Semantics is the study of meaning. As it concerns words (linguistic semantics), it is the study of meaning that is used by humans to express themselves through language.
Semantics have played a huge role in my journey so far (and just so you know, I am not overly fond of the word journey in this context, but sometimes it’s appropriate). Those who know me know that I have a visceral reaction to certain words. I cringe, rebel, resist, constrict when I hear them:
Do it anyway
And so it became important for me to choose words that help me be who I want to be, and to avoid words that work against me. It may sound silly to some, but this is my truth.
Take, for example, this quote by Luciano Pavarotti:
“People think I’m disciplined. It is not discipline. It is devotion. There is a great difference.”
In thinking about difference between discipline and devotion, being devoted sounds so much more appealing (to me) than being disciplined. I am devoted to my health and to my body.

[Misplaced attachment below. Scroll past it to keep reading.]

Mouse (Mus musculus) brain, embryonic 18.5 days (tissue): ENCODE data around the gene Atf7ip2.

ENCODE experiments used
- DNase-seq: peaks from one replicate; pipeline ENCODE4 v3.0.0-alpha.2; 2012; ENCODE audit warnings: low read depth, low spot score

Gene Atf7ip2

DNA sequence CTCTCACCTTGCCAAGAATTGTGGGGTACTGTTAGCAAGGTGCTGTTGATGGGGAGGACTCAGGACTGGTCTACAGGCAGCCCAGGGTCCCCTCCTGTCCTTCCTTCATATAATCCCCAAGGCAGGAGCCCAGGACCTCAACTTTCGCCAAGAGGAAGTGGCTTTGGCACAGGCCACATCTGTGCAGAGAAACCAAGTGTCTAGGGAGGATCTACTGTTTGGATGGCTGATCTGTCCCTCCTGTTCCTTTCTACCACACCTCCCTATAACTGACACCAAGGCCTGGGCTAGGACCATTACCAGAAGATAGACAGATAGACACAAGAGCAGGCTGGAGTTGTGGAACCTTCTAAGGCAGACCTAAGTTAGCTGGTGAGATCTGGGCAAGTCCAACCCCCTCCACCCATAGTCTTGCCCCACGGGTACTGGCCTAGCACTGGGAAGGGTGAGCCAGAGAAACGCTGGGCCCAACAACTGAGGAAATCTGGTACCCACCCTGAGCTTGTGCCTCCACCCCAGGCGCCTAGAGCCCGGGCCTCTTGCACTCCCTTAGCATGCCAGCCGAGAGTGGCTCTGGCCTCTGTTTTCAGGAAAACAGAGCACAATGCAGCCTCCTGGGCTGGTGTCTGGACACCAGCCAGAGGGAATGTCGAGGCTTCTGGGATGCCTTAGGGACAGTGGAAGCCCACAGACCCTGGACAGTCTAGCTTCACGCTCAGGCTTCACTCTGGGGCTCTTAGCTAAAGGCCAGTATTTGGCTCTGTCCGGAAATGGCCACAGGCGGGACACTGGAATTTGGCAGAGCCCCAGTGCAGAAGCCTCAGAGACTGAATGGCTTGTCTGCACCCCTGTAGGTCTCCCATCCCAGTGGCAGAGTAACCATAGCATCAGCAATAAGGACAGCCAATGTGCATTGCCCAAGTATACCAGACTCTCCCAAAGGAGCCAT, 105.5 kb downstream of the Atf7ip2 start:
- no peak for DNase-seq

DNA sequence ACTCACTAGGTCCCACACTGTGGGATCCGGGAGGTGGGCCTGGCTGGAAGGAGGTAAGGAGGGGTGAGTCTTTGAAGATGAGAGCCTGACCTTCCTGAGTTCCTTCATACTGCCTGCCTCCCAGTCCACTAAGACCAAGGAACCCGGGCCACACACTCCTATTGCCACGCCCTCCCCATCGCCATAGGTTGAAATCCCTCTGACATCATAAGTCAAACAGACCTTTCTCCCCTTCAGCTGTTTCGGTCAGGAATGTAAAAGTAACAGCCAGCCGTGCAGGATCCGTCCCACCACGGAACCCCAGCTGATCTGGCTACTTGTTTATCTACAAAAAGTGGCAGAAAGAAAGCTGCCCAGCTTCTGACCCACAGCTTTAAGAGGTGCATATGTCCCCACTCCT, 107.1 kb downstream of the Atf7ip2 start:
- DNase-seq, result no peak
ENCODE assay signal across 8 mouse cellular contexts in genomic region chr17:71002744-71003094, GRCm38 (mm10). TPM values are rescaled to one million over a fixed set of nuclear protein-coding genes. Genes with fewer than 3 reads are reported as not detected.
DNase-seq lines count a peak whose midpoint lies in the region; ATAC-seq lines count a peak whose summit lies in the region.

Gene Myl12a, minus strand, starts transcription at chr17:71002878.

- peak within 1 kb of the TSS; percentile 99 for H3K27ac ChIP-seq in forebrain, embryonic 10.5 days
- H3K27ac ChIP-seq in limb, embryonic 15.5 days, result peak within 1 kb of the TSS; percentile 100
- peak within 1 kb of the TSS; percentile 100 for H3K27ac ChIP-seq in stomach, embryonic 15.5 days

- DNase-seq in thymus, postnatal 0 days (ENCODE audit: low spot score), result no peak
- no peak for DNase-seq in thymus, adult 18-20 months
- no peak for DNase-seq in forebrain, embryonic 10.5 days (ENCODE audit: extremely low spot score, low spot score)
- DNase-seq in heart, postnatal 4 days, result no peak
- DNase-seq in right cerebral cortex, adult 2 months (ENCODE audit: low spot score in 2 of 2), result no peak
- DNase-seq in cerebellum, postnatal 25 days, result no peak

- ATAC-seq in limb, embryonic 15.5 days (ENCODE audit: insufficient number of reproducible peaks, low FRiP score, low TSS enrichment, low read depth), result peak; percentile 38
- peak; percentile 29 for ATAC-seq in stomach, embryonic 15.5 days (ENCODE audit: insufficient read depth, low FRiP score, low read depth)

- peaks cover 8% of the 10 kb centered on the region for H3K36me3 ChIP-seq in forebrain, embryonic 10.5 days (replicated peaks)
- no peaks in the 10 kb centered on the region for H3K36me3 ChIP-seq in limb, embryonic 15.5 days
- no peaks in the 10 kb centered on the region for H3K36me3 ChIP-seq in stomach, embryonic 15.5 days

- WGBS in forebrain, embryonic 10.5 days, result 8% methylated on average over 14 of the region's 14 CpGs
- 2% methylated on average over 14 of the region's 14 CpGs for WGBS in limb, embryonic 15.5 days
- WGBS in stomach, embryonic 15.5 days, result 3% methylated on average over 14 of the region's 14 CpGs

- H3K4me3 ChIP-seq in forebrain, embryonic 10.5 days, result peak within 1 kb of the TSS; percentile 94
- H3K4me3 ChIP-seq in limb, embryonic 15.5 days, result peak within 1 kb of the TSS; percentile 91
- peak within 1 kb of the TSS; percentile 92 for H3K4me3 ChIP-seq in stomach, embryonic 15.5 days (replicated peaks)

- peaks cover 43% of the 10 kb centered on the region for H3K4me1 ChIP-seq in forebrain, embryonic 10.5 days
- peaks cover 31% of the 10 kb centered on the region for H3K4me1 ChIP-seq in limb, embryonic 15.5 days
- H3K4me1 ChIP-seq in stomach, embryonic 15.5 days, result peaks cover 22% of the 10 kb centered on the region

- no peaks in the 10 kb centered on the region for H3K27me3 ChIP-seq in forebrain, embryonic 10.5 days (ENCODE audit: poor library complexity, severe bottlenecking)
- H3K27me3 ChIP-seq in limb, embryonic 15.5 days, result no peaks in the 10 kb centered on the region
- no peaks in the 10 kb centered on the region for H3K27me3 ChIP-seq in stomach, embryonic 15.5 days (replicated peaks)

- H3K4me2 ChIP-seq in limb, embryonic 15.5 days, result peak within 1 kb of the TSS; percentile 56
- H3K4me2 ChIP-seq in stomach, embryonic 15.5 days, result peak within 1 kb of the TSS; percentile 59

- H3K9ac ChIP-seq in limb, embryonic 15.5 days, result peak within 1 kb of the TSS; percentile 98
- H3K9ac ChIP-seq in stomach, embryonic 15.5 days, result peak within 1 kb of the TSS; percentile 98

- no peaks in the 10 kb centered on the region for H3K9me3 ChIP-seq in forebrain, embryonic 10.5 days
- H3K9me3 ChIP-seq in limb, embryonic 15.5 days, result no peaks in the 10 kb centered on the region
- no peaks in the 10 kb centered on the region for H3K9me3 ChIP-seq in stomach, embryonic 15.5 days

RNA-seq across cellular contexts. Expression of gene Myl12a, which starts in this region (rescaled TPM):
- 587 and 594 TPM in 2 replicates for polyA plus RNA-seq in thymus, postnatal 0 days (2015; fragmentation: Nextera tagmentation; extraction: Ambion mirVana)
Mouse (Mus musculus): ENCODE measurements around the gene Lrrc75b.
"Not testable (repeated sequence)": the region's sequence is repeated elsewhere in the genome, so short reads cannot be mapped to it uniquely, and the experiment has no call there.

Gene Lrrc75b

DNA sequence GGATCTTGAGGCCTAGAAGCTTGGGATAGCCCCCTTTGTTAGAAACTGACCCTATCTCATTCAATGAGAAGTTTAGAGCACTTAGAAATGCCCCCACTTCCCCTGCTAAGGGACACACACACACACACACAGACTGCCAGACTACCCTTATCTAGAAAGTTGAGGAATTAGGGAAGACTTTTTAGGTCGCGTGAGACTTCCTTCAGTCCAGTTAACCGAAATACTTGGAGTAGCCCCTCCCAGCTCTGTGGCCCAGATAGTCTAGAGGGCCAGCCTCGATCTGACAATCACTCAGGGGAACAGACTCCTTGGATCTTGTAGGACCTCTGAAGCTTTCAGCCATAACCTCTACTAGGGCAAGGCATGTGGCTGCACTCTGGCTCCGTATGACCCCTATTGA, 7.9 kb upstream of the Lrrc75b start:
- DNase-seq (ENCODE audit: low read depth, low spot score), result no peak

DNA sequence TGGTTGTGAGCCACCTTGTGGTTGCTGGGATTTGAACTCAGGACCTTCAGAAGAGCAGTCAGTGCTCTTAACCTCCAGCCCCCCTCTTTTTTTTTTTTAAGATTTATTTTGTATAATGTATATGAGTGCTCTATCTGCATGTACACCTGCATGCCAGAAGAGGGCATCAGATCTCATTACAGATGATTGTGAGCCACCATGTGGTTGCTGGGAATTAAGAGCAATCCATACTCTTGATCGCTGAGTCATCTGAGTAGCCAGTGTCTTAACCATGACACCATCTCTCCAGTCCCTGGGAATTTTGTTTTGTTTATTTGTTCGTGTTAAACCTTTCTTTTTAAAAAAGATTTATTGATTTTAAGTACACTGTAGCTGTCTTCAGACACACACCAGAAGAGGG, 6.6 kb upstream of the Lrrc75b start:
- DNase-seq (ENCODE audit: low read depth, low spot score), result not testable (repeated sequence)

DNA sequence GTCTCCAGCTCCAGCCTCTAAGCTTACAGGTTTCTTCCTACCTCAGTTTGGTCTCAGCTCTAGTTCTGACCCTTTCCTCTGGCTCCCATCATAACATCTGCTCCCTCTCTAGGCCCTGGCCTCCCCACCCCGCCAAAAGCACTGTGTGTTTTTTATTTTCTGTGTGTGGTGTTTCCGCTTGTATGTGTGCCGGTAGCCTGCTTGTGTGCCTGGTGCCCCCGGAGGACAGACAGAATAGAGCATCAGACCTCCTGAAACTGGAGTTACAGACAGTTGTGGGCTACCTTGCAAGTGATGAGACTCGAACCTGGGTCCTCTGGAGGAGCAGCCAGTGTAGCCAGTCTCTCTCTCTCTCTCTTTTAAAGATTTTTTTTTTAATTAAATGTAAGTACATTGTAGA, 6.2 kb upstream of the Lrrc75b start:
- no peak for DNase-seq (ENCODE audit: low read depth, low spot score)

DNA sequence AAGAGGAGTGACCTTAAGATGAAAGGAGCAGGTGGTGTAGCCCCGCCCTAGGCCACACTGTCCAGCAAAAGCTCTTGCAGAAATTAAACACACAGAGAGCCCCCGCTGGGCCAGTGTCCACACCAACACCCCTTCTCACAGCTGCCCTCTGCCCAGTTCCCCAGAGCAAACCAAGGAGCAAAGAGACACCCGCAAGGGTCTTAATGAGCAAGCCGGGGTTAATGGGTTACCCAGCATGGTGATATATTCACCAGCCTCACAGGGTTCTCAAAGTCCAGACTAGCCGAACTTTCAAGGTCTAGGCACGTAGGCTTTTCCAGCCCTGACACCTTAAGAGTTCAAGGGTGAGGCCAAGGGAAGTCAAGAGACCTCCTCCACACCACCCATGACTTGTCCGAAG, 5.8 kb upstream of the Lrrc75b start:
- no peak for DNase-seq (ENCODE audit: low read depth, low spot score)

Taking it a step farther, finding something to which I wanted to be devoted, something that lights me up (and fills me up), was a key component in weight loss. And here’s the funny part: that to which I am devoted to has nothing to do with losing weight (at least not directly). Being devoted to writing and speaking fills me up in a way that food never could.
I also want to share something that Michele, who writes at Healthy Cultivations, wrote about the difference between struggle and suffer because it illustrates how words and their meanings work for her.
I’ve written A LOT about not wanting to struggle. Years ago I realized that if I view anything as a struggle, then that’s what I’ll get. More struggle. I didn’t want weight loss to be a struggle.
Over time I have come to realize that some things are worth struggling for (understanding is a big one)…not to mention how good it feels to be on the other side of it. When I read Michele’s post, it helped me clarify that I’d rather avoid suffering.
That said, I’m still not a fan of the word struggle because nearly all of its definitions and synonyms relate to war. I have a big problem with using war analogies in relation to my body.
Are there certain words or phrases that don’t work for you? Have you come up with others that do?